Tootle v R – encouraging the jury to ask questions of witnesses

By Sarah Shin

In Tootle the NSWCCA considered whether inviting a jury to ask questions of witnesses amounted to a miscarriage of justice.


The appellant stood trial in relation to 11 counts of sexual offences against a single complainant, alleged to have been committed between February 2009 and November 2012. The appellant was convicted on all counts by a jury.

The trial judge gave a number of directions to the jury, including directions advising the jury that they were entitled to formulate questions to be asked of witnesses, or otherwise encouraging the jury to do so. The trial judge advised the jury of the process, which would be that:

  • the trial judge would not immediately excuse the witnesses at the close of his or her evidence;
  • the jury could deliberate as to any questions they wanted put to the witness;
  • the jury could submit questions in writing to the trial judge;
  • the trial judge would discuss the questions with counsel;
  • the evidence of the witness would be taken on the voir dire;
  • the trial judge would rule as to admissibility; and
  • the questions permitted would then be asked of the witness by the Crown prosecutor.

Following this process, the jury posed 56 questions to the witnesses.

Appeal grounds

The appellant proposed to rely on five grounds of appeal, the first ground of appeal, and subject of this post, asserted error in the direction that the jury were entitled to ask questions of witnesses and the process that followed. The appellant argued that the trial judge’s direction to the jury had drawn the jury into an investigative role.


The NSWCCA allowed the first ground of appeal, quashing the convictions and ordering a retrial. The leading judgment was delivered by Simpson JA (Fagan J and McCallum J agreeing with additional reasons).

The NSWCCA identified that the role of the jury requires that it maintain a position of impartial arbiter and that it has no investigative or inquisitorial role, and found that the directions to the jury encouraging the questioning of witnesses, and the process established to facilitate the questioning, altered the nature of the trial in a fundamental respect so that the trial was not a trial ‘according to law’.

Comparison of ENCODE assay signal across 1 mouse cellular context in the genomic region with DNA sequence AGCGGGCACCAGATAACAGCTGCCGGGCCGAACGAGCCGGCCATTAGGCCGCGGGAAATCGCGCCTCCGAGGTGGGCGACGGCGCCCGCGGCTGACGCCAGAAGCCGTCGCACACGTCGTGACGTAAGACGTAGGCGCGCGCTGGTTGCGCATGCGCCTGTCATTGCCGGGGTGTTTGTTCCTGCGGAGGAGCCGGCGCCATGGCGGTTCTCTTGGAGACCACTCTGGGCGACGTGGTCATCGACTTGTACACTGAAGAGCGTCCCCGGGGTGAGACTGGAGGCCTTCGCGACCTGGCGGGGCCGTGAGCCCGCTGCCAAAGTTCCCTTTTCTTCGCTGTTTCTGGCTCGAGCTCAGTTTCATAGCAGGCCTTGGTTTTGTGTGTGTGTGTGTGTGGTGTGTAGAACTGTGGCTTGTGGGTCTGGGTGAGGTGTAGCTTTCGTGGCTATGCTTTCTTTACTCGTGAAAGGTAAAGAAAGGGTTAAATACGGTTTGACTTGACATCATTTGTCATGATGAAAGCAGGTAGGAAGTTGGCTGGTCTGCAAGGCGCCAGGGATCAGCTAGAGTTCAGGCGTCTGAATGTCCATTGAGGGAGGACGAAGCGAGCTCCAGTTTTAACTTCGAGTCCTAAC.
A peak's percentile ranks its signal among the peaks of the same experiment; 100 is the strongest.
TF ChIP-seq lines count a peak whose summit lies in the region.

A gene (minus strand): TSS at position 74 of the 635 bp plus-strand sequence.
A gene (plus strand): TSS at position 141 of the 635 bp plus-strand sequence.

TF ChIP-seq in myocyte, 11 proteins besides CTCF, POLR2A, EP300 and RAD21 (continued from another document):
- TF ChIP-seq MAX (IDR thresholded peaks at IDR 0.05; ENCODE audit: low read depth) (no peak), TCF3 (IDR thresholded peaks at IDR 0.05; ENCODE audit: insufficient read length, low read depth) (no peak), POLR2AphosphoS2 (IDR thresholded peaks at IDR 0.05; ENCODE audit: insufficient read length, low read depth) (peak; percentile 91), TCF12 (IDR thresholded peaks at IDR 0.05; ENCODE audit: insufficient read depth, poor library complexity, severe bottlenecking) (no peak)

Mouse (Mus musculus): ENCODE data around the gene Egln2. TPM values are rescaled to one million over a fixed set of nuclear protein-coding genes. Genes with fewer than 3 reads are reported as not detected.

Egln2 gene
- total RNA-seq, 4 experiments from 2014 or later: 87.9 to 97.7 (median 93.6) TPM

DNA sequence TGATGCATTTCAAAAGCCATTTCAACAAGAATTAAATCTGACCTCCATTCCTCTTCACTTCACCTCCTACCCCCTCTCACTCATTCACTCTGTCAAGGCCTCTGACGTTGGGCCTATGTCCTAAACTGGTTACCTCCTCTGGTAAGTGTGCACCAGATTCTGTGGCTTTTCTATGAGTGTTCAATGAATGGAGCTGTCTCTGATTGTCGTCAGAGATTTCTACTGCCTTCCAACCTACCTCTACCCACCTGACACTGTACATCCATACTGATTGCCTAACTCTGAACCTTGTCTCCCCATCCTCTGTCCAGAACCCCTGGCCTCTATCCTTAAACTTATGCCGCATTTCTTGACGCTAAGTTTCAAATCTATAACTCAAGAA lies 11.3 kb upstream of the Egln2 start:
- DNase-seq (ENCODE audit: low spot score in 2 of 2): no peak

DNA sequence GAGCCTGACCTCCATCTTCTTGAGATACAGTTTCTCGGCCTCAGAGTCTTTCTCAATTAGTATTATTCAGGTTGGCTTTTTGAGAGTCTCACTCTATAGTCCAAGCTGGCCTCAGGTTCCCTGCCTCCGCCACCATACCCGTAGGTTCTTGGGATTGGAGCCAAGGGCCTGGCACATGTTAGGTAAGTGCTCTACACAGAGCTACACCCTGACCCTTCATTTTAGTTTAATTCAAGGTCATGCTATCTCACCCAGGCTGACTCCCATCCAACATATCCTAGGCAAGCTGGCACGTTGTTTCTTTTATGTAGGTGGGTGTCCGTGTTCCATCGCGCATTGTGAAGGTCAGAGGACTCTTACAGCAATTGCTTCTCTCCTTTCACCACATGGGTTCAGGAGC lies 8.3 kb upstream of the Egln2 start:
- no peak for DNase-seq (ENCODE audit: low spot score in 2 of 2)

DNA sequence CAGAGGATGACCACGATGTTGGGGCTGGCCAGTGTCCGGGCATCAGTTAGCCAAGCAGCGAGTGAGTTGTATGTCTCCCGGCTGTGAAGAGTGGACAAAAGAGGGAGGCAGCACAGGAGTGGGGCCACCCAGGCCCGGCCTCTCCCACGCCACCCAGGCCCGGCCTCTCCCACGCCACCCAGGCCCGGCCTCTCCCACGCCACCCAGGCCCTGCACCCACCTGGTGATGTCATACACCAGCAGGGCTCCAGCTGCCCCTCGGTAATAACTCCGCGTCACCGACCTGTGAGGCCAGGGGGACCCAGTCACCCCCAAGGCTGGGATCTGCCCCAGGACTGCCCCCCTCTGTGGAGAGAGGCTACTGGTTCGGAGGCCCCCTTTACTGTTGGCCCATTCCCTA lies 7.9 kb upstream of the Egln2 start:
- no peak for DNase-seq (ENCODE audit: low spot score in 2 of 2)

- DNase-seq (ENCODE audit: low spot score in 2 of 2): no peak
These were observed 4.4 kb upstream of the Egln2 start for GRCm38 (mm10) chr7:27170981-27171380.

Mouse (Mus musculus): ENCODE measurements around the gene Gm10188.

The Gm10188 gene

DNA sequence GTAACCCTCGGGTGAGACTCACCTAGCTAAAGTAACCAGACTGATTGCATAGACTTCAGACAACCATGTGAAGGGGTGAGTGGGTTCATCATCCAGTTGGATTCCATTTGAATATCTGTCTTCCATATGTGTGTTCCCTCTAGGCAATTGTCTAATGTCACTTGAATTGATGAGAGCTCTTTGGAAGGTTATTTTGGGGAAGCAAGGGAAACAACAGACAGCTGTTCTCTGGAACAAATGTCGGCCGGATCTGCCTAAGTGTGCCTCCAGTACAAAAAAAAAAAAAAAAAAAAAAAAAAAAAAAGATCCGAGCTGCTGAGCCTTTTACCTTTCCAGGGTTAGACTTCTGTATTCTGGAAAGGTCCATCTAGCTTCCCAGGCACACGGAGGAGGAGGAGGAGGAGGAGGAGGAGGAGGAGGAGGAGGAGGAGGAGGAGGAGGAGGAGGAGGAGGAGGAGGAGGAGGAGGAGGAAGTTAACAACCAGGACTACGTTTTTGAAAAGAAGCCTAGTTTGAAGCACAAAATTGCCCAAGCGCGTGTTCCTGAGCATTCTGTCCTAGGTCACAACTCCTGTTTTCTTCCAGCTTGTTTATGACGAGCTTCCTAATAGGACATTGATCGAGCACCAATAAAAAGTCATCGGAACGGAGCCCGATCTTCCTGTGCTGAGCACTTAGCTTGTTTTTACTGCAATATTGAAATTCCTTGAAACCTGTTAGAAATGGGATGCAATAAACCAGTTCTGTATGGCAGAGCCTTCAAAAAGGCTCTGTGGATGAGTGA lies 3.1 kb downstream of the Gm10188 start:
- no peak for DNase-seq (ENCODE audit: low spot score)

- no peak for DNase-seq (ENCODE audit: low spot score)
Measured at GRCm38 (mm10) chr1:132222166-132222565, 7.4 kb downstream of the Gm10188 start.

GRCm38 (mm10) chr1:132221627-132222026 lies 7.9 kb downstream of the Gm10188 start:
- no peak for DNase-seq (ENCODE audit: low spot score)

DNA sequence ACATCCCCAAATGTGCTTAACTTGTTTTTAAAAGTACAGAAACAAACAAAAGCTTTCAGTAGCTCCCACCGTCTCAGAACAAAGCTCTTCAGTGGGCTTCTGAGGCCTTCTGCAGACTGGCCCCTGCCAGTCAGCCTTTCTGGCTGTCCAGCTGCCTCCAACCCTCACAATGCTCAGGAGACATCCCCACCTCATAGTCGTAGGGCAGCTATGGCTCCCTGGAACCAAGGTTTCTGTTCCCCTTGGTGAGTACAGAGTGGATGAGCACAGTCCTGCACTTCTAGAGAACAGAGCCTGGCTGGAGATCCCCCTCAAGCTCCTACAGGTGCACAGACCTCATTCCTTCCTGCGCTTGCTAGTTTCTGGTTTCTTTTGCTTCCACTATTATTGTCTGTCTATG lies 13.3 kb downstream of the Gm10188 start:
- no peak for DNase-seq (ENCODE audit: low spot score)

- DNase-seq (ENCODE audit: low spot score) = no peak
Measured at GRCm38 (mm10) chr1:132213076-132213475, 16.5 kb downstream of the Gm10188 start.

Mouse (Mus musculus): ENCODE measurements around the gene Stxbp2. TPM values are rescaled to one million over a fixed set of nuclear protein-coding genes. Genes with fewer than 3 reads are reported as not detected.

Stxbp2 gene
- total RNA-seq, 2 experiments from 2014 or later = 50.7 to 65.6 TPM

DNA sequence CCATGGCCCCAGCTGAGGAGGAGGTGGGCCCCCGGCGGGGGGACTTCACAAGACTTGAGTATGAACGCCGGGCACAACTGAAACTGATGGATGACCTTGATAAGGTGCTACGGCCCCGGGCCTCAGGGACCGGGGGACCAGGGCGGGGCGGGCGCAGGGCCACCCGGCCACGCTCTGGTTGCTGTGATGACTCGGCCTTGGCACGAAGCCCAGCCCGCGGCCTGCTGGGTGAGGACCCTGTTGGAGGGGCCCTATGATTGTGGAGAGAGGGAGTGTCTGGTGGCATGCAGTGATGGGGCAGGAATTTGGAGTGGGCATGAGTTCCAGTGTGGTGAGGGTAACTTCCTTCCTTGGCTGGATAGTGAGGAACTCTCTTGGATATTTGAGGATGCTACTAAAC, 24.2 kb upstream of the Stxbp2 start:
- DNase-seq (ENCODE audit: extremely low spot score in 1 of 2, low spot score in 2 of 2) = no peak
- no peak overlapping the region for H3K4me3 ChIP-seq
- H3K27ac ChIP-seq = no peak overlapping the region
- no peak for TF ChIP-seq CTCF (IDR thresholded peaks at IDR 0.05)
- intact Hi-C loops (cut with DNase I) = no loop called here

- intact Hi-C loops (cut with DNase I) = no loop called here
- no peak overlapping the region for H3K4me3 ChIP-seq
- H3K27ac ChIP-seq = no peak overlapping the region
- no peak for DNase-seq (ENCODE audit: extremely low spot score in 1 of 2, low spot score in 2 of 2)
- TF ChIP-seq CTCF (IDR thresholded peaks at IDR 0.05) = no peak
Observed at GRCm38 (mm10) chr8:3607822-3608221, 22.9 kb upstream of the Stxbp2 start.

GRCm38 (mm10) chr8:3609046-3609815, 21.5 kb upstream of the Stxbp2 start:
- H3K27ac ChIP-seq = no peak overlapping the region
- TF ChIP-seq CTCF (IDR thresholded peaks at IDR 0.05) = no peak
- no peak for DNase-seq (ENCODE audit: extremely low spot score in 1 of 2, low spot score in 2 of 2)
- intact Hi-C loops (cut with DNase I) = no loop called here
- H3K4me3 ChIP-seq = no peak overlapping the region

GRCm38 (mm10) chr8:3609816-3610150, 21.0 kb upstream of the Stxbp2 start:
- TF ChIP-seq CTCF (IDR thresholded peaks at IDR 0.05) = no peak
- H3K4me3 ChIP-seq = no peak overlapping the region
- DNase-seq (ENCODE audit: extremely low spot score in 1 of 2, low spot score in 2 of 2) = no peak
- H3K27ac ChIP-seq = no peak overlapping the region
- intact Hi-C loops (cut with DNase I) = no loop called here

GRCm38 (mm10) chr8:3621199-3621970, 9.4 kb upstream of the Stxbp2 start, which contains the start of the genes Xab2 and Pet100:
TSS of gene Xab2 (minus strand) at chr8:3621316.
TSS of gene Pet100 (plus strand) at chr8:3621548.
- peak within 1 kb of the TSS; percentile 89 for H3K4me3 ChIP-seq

The NSWCCA reiterated the role of the prosecution to determine the witnesses who will be called and the evidence in chief to be adduced from them. A third party, whether judge or jury, may ask an ill-advised question, disrupting a carefully laid strategy, and if a question is not asked which might appear pertinent, there is probably a good and legal reason for that omission. Simpson JA agreed with the suggestion in State of Minnesota v Gerard J Costello,[2] that the mere fact of the jury’s involvement in the eliciting of evidence can and can be seen to compromise their function.

Fagan J identified the judicial discretion to allow jury questions, which is that a judge may ask questions of a witness at the request of the jury.[3] With this in mind, Fagan J found a miscarriage of justice flowed from the following:

  • the encouragement to elicit evidence beyond what the parties had seen fit to lead, as it encouraged speculation;
  • the jury not being present to hear the objections to their questions, leaving them to speculate;
  • the instruction not to speculate about what answers might have been given to disallowed jury questions could not overcome the speculation which would have been excited by the trial judge’s invitation;
  • inviting the jury to withdraw to confer about questions would have encouraged discussion amongst them of how the case was developing, which is the antithesis of the usual expectation that the jury will defer judgment until they have heard all of the evidence; and
  • the appearance of reservation of judgment until the close of evidence and the presentation of final addresses was destroyed by the jury exposing, through their questions, their perception of matters extraneous to the evidence adduced.

Fagan J also found at [92]-[96] that the proviso to s 6(1) of the Criminal Appeal Act 1912 (NSW), which provides that the court may dismiss an appeal if satisfied that no substantial miscarriage of justice has actually occurred, notwithstanding that error has been established in favour of the appellant, should not be applied. In this case a miscarriage of justice was occasioned by a denial of procedural fairness rather than a verdict being unreasonable or being unable to be supported by the evidence. It was unnecessary to examine the entire trial record to form an opinion whether the guilt of the appellant was proved beyond reasonable doubt. Her Honour’s encouragement of, and the resultant jury questioning denied the appellant a trial according to law, causing a significant miscarriage of justice.

[2] 646 North Western Reporter, 2d Series 204 (Minn 2002).

[3] Citing R v Pathare (1981) 1 NSWLR 124 at [125]; R v Damic (1982) 2 NSWLR 750 at [763]; Sams v R (1990) 46 A Crim R 468 at [473].


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